Story of a Young Actress Named Geoffrey
by Jeremiah Smith
A delightfully silly romp through the life of an actress with the unlikely name of Geoffrey. Unsuitable for mature audience.
I was born in a small village called Upper Bottom. My father, Samuel Fanning, and my mother, Dorothy Fanning, were simple village folk, and only their Wealth, inherited from my late grandfather Joseph Severus Fanning, saved them from middle class poverty.
I was a small child, barely 5 feet and 8 inches at birth, but I quickly grew to my imposing height of 3 feet and 7 inches by the time I was three years old. My mother had been understandably stressed, having to bear a child near twice her own size, but as she later told me, I was an easy child to bear.
As a young boy, I much enjoyed playing in the fields of Upper Bottom, climbing the trees in our forest, and fleeing in terror from farmer John Hodgeswick-Troughton-Sente’s dogs with all the other children of the village.
By the time I was twelve, my parents accrued enough Money to buy our family entrance to the Wealthy working class, and I was therefore pulled out of St. Jill’s Unprestigeous School for Young Girls and put to much nobler work at Upper Bottom’s only mill. I was happy there, but soon the miller’s advances, particularly the revolutionary work in robotics and hydraulics, cut my apprenticeship short and I was forced to look for another employment elsewhere.
However, my lack of skills quickly showed in whatever I tried doing, and with no other recourse, I decided to become an actor at the tender age of twenty-seven months and fourteen years.
When I joined the travelling company of actors, singers, and lawyers, I decided to draw on my experience at St. Jill’s Unprestigeous School for Young Girls and, remembering fondly the nights with all the other boys at school, started my life as a female in-personator. I was fast accepted by the group’s lawyers, who had at some time previous been spurned by the actresses and wished for female company.
My experience allowed me to enter the female person much faster than any other female in-personator of the time, due to the mainly upper class upbringing of most actors which tended to produce sturdy, masculine men and sturdy, masculine women, their bodies hardened from their academic studies at various universities, as only these seedy organisations were willing to pay for the studies, whereas I, who had spent his tender youth at a near-working class standard school, had my body worked to gentle femininity thanks to my few years of work at the mill.
Quickly, I became the star of the troupe, especially after my lower middle class roots were revealed. I was loved by the audience, I was loved by my fellow actors, and I was adored by my fellow actresses, several of whom later used my working class mannerisms to create successful careers for themselves.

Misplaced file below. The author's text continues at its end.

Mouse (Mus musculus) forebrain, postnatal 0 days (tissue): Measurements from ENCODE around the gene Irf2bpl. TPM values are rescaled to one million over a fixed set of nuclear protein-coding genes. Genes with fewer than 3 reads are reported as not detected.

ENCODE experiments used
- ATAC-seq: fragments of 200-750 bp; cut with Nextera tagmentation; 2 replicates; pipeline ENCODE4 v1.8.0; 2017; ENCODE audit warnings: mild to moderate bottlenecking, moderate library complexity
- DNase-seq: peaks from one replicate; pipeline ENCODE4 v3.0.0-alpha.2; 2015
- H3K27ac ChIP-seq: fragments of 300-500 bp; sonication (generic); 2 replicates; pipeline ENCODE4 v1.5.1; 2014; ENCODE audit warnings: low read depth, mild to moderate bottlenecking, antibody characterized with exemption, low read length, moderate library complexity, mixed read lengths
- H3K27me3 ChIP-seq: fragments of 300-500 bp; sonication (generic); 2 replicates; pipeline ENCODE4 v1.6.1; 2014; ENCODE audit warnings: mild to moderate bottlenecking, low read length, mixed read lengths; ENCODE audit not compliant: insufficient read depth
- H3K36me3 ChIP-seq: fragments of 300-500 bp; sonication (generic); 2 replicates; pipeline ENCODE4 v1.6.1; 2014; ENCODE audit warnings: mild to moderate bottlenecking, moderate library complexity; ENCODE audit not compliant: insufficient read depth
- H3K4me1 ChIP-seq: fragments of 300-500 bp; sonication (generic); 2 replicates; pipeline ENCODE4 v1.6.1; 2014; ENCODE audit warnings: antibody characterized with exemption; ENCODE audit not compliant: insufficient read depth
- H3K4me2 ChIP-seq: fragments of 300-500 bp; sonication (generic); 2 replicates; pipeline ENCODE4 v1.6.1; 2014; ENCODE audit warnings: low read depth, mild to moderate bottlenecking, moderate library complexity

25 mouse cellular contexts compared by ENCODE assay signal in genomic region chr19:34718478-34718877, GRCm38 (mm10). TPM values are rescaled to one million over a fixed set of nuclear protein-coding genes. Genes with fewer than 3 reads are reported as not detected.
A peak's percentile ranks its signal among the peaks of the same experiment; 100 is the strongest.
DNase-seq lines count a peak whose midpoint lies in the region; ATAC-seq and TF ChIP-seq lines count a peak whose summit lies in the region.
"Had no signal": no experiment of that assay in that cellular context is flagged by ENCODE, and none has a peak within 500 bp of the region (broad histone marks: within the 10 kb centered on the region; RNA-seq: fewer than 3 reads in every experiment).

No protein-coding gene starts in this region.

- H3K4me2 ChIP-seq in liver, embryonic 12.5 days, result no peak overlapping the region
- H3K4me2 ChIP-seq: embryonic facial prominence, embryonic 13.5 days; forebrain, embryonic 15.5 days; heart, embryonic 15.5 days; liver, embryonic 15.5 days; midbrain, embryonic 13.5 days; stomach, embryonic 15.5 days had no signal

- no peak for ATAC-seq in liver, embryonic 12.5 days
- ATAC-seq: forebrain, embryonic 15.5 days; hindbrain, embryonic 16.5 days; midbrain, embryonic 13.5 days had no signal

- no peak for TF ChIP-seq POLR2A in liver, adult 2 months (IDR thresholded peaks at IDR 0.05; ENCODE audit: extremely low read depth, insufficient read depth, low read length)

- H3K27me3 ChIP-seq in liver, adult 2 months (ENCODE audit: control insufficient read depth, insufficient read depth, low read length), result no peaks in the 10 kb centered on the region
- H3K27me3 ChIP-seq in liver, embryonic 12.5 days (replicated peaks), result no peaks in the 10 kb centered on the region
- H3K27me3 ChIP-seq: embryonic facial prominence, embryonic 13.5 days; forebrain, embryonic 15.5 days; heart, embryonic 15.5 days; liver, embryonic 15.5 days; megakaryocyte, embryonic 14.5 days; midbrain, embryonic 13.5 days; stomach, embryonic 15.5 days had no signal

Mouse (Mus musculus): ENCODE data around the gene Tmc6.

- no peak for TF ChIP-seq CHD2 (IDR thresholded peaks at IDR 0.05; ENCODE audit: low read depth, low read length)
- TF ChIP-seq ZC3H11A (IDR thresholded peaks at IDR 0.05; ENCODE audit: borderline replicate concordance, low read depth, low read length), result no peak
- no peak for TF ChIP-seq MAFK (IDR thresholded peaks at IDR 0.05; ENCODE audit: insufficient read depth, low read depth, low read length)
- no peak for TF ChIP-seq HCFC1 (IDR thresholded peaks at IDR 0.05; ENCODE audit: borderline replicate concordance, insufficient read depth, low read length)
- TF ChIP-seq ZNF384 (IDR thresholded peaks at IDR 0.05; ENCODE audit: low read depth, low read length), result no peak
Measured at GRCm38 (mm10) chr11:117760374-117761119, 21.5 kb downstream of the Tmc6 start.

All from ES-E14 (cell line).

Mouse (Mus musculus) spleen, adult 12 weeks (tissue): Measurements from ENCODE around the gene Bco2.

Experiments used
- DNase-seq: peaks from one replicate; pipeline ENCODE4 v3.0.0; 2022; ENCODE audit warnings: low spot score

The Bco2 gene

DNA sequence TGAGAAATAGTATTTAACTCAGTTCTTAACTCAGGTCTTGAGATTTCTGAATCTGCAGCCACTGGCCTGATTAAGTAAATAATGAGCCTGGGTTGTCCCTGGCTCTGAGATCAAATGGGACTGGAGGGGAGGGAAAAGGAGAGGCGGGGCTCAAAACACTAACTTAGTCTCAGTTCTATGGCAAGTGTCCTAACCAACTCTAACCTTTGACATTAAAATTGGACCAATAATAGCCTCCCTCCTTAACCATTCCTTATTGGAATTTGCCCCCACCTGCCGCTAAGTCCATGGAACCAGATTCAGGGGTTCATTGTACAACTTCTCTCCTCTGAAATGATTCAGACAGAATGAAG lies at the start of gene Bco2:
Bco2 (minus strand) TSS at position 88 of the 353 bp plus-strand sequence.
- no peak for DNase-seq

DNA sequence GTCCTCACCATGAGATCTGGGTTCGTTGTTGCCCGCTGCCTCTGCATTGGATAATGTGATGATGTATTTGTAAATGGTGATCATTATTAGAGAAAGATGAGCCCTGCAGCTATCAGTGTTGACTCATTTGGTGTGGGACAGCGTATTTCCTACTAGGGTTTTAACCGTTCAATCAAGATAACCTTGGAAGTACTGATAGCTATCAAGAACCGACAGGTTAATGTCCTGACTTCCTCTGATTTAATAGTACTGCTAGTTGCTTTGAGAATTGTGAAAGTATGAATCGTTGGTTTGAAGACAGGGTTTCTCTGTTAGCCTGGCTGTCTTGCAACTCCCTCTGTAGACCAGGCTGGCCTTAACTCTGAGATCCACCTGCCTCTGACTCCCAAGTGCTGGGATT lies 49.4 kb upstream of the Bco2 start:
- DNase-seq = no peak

Still, as the saying goes, all things must come to pass, and by the time I reached my thirtieth year of age, I was no longer the up and coming boy actress I used to be, opting instead for roles of maids and lovers, my days of crones and matrons over. I had also received a letter from my parents a year prior that my uncle Josephine had bequeathed me a substantial amount of Money in his will and died less than month later. Put together with my comfortable earnings on the stage, I had more than enough Money to buy myself a small farm in the country.
I celebrated my last night as an actress by performing Will Shakespeare’s Romeo in his traditional white bridal gown. The director chose for this performance the older, less polished version which omits the happy ending and delays Juliet before she can tell Romeo she’s leaving with Rosaline. This then meant that my meaningless death on the stage left the audience in tears, and poor Rosaline had to leave under the barrage of potatoes and books — our performance drew audience from all walks of life.
Afterwards, I retired to work at my new farm at the Bare Bottom village, which had been established by the luckless expatriates of my birth village of Upper Bottom. I was not accepted by my fellow working class members at first, but they warmed up to me when I revealed my acting skills and my acting costumes, which I had previously locked in a diamond encrusted box and left in the third attic of my new house.
My death came as a complete and unexpected surprise to me, just two months after I reached my forty-sixth birthdate. It came to me in the form of my long-time friend and former co-actress Carreigh Stiltkins and left in the form of my mathematics teacher Ms. Charles Ange-Wought. As my body was, at the time, home to seven deadly diseases, eight of which had been previously unknown, my death came as no surprise to me.
In conclusion, after I had left my mortal coil behind, I entered the blue light and
PDF version of the story (which is greatly recommended due to the visual aspect of the story) can be accessed here.
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